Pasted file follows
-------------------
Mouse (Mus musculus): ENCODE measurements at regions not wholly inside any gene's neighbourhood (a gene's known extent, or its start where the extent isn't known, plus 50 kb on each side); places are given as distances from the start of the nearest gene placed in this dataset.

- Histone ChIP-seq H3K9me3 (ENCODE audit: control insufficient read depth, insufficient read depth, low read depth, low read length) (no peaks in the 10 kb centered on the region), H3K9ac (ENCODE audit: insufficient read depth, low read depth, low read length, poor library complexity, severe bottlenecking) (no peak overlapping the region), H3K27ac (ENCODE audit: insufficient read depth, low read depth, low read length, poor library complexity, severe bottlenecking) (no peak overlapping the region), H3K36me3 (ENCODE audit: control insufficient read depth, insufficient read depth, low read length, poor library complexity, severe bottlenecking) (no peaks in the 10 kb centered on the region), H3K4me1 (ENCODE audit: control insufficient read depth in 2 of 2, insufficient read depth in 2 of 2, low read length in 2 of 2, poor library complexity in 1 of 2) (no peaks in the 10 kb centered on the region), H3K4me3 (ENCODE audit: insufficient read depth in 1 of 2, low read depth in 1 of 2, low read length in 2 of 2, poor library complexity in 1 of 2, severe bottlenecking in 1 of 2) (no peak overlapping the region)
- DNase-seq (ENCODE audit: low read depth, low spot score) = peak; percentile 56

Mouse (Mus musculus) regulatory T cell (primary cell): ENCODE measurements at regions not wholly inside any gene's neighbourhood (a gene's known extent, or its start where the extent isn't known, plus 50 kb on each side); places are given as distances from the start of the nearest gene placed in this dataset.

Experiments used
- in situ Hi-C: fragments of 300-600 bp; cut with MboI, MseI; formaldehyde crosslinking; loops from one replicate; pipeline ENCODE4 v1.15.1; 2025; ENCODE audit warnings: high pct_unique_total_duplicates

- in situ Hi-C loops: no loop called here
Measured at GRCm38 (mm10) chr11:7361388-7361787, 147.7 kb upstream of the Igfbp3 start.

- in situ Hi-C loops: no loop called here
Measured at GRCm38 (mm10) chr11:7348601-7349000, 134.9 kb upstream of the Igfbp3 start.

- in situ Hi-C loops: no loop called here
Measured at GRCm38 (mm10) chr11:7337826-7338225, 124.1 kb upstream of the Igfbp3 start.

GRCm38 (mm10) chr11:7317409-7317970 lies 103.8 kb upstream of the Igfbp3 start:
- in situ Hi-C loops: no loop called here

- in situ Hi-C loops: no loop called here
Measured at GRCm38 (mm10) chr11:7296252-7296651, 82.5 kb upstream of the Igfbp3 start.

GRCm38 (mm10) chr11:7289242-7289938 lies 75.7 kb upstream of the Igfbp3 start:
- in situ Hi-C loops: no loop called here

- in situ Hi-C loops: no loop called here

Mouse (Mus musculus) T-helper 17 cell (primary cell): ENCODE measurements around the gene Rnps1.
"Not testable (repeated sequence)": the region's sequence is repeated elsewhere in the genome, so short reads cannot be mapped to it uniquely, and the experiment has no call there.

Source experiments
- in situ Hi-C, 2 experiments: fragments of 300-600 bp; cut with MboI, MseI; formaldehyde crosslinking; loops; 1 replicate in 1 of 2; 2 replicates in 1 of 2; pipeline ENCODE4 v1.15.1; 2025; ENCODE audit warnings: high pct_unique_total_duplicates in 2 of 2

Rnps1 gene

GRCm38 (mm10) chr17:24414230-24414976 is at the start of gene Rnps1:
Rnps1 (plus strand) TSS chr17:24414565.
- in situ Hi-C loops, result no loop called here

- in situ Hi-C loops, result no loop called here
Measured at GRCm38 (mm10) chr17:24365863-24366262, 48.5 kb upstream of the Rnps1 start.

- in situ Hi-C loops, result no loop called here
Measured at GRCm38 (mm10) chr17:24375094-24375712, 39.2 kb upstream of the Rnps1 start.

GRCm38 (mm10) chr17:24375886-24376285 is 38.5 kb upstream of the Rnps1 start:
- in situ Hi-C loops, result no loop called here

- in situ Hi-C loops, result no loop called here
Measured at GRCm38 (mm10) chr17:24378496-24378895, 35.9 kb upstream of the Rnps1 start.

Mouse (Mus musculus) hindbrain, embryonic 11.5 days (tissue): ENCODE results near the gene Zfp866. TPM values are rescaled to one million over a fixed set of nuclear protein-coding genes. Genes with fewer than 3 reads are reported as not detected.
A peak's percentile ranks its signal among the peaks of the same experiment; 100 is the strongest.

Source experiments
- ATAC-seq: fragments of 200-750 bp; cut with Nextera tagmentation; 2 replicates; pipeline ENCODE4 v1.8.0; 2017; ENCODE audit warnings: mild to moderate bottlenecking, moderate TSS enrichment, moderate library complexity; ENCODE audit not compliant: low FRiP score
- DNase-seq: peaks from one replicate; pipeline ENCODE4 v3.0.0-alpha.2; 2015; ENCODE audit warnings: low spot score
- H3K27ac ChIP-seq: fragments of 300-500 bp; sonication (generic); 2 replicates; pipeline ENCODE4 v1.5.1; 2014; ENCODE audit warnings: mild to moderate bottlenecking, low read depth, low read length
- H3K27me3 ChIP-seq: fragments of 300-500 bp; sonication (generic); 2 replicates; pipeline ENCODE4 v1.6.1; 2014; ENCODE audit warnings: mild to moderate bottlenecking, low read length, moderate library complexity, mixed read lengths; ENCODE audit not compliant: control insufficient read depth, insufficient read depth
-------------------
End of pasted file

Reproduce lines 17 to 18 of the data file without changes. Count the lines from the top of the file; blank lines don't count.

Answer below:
GRCm38 (mm10) chr11:7289242-7289938 lies 75.7 kb upstream of the Igfbp3 start:
- in situ Hi-C loops: no loop called here